Swisstransplant launches online organ donor register

A heart transplant operation at the Zurich Children's Hospital in 2011 Keystone

An online national organ donor register has been launched in Switzerland by the foundation Swisstransplant. 

This content was published on October 1, 2018 - 15:47
Keystone SDA/sb

The new online registerExternal link is intended to be a practical alternative to the traditional donor card system. It will allow relatives to know for certain whether a family member who passes away really wanted to donate their organs, Swisstransplant, the national foundation for organ transplants and donations, told a media conference on Monday. 

Around half of all patients who die in intensive care in hospitals do not let their relatives know if they wish to pass on their healthy organs. Only 5% of the deceased have a donor card with them. And in 60% of cases, relatives refuse to allow the organs of a deceased relative to be removed due to uncertainties, the foundation says.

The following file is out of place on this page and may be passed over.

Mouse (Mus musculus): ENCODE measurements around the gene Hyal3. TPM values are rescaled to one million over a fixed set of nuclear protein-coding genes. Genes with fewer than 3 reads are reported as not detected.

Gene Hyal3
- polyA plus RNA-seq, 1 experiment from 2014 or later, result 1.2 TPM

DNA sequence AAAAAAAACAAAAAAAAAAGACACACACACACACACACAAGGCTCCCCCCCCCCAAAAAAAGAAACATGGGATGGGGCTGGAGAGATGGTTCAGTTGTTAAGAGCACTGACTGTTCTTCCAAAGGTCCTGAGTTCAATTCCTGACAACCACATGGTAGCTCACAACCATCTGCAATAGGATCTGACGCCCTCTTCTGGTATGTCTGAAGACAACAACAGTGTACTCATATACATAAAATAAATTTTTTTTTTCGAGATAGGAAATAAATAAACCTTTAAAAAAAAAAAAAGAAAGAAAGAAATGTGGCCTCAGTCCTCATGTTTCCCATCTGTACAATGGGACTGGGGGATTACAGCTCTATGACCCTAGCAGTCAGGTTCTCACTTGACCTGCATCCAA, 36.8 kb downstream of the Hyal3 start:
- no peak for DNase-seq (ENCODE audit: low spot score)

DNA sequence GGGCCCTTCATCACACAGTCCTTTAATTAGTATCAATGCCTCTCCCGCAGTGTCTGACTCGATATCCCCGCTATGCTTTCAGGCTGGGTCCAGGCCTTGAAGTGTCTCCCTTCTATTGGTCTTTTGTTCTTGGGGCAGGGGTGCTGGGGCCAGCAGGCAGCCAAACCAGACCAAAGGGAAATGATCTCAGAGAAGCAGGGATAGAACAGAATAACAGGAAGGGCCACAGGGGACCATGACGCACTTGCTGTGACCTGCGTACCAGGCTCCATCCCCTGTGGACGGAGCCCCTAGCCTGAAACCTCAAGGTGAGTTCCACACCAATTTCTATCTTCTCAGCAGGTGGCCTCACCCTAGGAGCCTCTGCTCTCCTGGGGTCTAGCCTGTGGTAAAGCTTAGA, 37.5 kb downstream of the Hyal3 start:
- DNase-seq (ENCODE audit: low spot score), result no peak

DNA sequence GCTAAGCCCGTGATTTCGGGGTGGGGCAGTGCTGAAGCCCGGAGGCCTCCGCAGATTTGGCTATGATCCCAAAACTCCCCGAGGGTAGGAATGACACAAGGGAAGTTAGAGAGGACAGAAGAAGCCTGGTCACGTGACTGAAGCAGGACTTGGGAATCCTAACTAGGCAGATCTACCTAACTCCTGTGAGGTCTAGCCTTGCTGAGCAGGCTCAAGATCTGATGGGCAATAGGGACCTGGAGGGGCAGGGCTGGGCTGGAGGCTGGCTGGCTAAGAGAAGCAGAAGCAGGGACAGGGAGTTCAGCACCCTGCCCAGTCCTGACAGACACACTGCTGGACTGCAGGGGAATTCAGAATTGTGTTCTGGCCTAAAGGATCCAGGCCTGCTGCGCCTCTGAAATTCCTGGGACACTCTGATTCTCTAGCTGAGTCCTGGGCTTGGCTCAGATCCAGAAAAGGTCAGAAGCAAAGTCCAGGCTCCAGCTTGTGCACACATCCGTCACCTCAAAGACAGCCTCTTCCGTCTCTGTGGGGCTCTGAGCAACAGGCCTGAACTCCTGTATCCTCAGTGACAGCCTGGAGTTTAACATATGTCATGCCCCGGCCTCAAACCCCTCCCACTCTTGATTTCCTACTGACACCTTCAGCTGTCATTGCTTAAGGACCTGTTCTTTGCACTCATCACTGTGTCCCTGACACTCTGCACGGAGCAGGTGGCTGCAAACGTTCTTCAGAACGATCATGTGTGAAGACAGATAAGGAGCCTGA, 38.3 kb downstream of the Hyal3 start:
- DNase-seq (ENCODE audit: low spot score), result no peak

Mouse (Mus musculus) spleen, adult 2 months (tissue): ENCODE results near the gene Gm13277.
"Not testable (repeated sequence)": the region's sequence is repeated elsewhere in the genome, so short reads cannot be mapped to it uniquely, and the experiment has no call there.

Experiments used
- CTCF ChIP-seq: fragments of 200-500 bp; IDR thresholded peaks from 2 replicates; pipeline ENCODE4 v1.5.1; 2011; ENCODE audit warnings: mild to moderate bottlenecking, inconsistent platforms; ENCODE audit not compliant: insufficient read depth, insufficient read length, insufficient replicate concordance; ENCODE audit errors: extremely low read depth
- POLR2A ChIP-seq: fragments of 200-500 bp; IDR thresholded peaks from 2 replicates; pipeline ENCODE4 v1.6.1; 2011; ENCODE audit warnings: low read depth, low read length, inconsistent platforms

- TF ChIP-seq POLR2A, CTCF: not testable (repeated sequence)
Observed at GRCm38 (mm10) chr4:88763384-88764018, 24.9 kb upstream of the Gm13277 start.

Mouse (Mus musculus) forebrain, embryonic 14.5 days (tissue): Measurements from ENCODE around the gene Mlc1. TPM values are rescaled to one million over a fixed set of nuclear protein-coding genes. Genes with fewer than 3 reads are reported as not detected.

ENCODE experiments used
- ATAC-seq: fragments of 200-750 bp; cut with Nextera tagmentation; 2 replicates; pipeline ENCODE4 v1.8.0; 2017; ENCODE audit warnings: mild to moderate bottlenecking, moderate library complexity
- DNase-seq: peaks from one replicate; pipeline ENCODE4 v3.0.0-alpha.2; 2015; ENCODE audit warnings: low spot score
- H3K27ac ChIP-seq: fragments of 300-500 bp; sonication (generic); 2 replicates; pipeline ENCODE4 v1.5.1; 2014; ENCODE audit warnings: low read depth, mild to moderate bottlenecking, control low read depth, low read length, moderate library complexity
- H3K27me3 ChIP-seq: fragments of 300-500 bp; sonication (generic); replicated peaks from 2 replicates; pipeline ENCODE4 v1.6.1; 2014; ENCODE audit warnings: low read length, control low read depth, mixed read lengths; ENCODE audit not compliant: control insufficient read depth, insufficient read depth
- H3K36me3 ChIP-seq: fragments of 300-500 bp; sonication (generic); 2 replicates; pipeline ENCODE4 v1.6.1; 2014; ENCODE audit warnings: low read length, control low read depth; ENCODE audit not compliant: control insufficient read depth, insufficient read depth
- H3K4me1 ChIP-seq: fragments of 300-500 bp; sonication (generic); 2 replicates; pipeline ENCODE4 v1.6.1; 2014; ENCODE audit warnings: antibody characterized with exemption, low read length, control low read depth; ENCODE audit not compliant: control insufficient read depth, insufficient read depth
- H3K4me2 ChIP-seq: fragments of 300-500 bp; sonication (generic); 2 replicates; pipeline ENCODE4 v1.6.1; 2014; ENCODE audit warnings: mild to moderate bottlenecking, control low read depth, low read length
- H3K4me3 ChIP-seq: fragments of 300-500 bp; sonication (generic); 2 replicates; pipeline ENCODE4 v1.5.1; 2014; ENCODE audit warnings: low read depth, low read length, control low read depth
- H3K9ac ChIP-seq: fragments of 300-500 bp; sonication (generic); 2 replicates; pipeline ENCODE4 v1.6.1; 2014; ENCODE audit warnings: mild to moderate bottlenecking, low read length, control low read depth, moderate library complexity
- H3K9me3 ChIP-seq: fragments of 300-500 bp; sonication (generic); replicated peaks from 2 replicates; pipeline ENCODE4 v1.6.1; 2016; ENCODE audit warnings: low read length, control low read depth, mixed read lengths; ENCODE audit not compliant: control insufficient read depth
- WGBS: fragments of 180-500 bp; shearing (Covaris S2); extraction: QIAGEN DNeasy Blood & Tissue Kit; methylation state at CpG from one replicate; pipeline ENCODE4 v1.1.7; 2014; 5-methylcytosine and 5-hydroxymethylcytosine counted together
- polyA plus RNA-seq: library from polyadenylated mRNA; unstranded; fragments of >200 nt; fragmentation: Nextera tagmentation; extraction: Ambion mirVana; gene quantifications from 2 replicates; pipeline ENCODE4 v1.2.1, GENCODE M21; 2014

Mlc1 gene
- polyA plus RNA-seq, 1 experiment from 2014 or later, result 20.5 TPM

“Signing up to the secure register is optional, and can be reversed at any time,” explained Swisstransplant Director Franz Immer. Registration is done online but confirmed via a signature on a scanned document. Anyone over the age of 16 who is a resident of Switzerland or Liechtenstein may sign up. 

+ Organ donations increasing but still insufficient

Last year, a record number of organs from deceased donors were transplanted in Switzerland. The Federal Health OfficeExternal link said in January that 145 people had agreed to provide one or several organs upon their death. In addition, 137 live donors had given a kidney or part of their liver. In total, 440 patients were able to benefit last year. 

While the number of donors is slowly increasing in Europe, Switzerland remains in the bottom third for organ donations. At the end of last year, 1,478 patients were still on the transplant waiting list. 

A people’s initiative was launched last October aimed at promoting organ donations. If successful in a nationwide vote, organ donations would be based on presumed consent, reversing the current “opt-in” policy, which requires explicit consent by potential donors. 

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